If you’re one of the millions who doesn’t have a clue about Republican Presidential hopeful Tim Pawlenty, and you want to change that, watch this. It’s a video from a Sunday news show recorded earlier this month featuring an interview of the former Minnesota governor. In it, Pawlenty bobs and weaves his way through defending his questionable “Better Deal” plan for fixing our deep national debt problems. He also repeatedly ducks pointed questions about his alleged fiscal failings when he was at Minnesota’s helm, preferring, instead, to expound on Obama’s shortcomings. All in all, the Republican candidate comes across as a smarmy politician. Heaven knows we have enough of them already.
But, does Pawlenty’s performance in a single TV interview accurately portray the candidate? Or, is he even worse than he seems? Of course, smarmy is enough to cost him the nomination as outward appearances have outsized importance in our 24 x 7 video world. Digging for substance is simply too much work. In Pawlenty’s case, digging won’t make a difference because what you see isn’t as bad as what you get.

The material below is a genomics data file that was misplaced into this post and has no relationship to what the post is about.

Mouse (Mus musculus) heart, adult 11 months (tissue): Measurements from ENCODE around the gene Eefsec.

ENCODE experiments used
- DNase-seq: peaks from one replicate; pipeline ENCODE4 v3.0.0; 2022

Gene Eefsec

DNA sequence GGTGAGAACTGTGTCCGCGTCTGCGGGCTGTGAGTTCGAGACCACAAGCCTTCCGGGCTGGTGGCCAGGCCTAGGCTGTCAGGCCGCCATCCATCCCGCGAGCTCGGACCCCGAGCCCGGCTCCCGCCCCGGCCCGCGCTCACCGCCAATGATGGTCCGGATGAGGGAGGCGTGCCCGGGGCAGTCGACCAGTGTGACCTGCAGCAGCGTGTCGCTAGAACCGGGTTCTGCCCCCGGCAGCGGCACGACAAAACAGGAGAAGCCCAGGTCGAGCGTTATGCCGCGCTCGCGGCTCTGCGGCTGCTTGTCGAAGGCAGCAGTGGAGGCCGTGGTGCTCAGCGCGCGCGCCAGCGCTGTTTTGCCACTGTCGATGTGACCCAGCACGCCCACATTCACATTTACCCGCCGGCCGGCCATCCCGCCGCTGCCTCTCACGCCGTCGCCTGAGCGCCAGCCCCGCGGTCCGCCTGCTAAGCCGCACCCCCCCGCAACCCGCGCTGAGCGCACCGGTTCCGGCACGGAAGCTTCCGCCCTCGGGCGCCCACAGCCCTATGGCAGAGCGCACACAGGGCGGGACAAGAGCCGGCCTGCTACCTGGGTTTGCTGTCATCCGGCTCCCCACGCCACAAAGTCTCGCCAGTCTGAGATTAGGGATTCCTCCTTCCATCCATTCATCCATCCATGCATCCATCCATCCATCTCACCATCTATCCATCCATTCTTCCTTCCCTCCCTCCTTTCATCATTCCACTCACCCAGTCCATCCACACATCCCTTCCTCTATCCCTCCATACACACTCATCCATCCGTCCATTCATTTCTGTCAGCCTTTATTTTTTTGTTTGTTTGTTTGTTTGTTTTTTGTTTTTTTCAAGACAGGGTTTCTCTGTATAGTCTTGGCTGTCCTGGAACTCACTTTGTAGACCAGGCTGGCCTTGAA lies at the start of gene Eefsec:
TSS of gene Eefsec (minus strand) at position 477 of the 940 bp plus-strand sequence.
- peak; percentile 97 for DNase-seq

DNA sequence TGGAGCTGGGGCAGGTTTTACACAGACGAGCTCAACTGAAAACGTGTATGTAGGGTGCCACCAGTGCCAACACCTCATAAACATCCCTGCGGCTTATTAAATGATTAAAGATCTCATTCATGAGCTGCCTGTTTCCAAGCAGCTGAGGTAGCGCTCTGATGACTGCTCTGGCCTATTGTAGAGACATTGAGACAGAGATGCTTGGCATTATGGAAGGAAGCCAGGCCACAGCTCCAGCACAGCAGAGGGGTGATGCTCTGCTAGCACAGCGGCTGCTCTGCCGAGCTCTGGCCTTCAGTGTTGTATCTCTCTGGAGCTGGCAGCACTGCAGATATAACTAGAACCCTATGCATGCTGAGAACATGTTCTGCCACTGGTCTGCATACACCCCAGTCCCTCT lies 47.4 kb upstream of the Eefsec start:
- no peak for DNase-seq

Let’s start with Pawlenty’s self-laudatory autobiography, Courage To Stand, published just in time for his presidential campaign. In it, and in speeches since, he takes credit for steering a liberal Minnesota down a conservative fiscal path. His biggest claimed accomplishment is balancing budgets through spending cuts rather than tax increases.
Unfortunately for TPaw, both Republicans and Democrats in the Gopher State dispute his claims and the disputes ring truer than the claims. Budget balancing was done, in part, with $2.7 billion in cuts later invalidated by the Minnesota Supreme Court including its Chief Justice, a Pawlenty appointment. Meanwhile, there were fewer costs to fund at the state level, but property taxes were hiked by $2.5 billion to cover the shortfall locally.
Later, necessary revenue increases were financed by upping cigarette taxes which Pawlenty called 'fees'. He was also helped by $2 billion in federal stimulus money. Today, only months after his departure, Minnesota is facing a $5 billion deficit. So, yes, the numbers on the sheet did balance. But, it was done with smoke and mirrors and federal funds rather than hard choices.